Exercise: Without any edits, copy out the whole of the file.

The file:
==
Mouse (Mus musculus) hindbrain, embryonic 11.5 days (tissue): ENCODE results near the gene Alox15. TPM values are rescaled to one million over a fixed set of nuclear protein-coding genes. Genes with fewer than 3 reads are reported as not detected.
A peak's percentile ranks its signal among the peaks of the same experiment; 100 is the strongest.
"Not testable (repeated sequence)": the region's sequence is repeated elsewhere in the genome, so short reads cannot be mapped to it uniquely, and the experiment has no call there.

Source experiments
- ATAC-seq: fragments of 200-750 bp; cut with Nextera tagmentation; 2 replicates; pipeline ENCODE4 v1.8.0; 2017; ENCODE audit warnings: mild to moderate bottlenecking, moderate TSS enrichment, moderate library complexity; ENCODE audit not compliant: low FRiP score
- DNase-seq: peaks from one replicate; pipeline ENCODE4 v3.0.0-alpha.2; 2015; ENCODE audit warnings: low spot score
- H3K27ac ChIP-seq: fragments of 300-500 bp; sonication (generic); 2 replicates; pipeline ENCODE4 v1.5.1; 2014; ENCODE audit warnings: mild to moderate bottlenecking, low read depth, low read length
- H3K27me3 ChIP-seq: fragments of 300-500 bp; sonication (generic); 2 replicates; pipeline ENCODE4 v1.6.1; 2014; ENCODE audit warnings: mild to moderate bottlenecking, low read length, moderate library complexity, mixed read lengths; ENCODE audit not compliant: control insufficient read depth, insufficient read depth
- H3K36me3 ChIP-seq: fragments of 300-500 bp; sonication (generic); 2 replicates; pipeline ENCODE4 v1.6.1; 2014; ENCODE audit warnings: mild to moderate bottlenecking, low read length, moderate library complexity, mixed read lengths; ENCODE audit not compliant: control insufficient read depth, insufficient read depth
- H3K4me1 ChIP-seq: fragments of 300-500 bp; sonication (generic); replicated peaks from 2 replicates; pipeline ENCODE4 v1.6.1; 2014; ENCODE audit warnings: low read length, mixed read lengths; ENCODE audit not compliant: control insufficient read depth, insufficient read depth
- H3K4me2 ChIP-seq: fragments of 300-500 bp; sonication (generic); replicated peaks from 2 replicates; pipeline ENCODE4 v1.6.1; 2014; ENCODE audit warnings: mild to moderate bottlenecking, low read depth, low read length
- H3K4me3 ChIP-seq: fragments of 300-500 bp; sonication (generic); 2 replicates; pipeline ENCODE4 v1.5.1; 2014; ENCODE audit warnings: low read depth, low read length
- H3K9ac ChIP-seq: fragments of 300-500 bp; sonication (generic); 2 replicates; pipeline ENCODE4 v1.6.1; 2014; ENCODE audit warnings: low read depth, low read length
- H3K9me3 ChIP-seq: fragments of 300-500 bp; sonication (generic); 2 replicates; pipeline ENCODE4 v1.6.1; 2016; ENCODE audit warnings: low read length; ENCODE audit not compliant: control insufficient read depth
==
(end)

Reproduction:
Mouse (Mus musculus) hindbrain, embryonic 11.5 days (tissue): ENCODE results near the gene Alox15. TPM values are rescaled to one million over a fixed set of nuclear protein-coding genes. Genes with fewer than 3 reads are reported as not detected.
A peak's percentile ranks its signal among the peaks of the same experiment; 100 is the strongest.
"Not testable (repeated sequence)": the region's sequence is repeated elsewhere in the genome, so short reads cannot be mapped to it uniquely, and the experiment has no call there.

Source experiments
- ATAC-seq: fragments of 200-750 bp; cut with Nextera tagmentation; 2 replicates; pipeline ENCODE4 v1.8.0; 2017; ENCODE audit warnings: mild to moderate bottlenecking, moderate TSS enrichment, moderate library complexity; ENCODE audit not compliant: low FRiP score
- DNase-seq: peaks from one replicate; pipeline ENCODE4 v3.0.0-alpha.2; 2015; ENCODE audit warnings: low spot score
- H3K27ac ChIP-seq: fragments of 300-500 bp; sonication (generic); 2 replicates; pipeline ENCODE4 v1.5.1; 2014; ENCODE audit warnings: mild to moderate bottlenecking, low read depth, low read length
- H3K27me3 ChIP-seq: fragments of 300-500 bp; sonication (generic); 2 replicates; pipeline ENCODE4 v1.6.1; 2014; ENCODE audit warnings: mild to moderate bottlenecking, low read length, moderate library complexity, mixed read lengths; ENCODE audit not compliant: control insufficient read depth, insufficient read depth
- H3K36me3 ChIP-seq: fragments of 300-500 bp; sonication (generic); 2 replicates; pipeline ENCODE4 v1.6.1; 2014; ENCODE audit warnings: mild to moderate bottlenecking, low read length, moderate library complexity, mixed read lengths; ENCODE audit not compliant: control insufficient read depth, insufficient read depth
- H3K4me1 ChIP-seq: fragments of 300-500 bp; sonication (generic); replicated peaks from 2 replicates; pipeline ENCODE4 v1.6.1; 2014; ENCODE audit warnings: low read length, mixed read lengths; ENCODE audit not compliant: control insufficient read depth, insufficient read depth
- H3K4me2 ChIP-seq: fragments of 300-500 bp; sonication (generic); replicated peaks from 2 replicates; pipeline ENCODE4 v1.6.1; 2014; ENCODE audit warnings: mild to moderate bottlenecking, low read depth, low read length
- H3K4me3 ChIP-seq: fragments of 300-500 bp; sonication (generic); 2 replicates; pipeline ENCODE4 v1.5.1; 2014; ENCODE audit warnings: low read depth, low read length
- H3K9ac ChIP-seq: fragments of 300-500 bp; sonication (generic); 2 replicates; pipeline ENCODE4 v1.6.1; 2014; ENCODE audit warnings: low read depth, low read length
- H3K9me3 ChIP-seq: fragments of 300-500 bp; sonication (generic); 2 replicates; pipeline ENCODE4 v1.6.1; 2016; ENCODE audit warnings: low read length; ENCODE audit not compliant: control insufficient read depth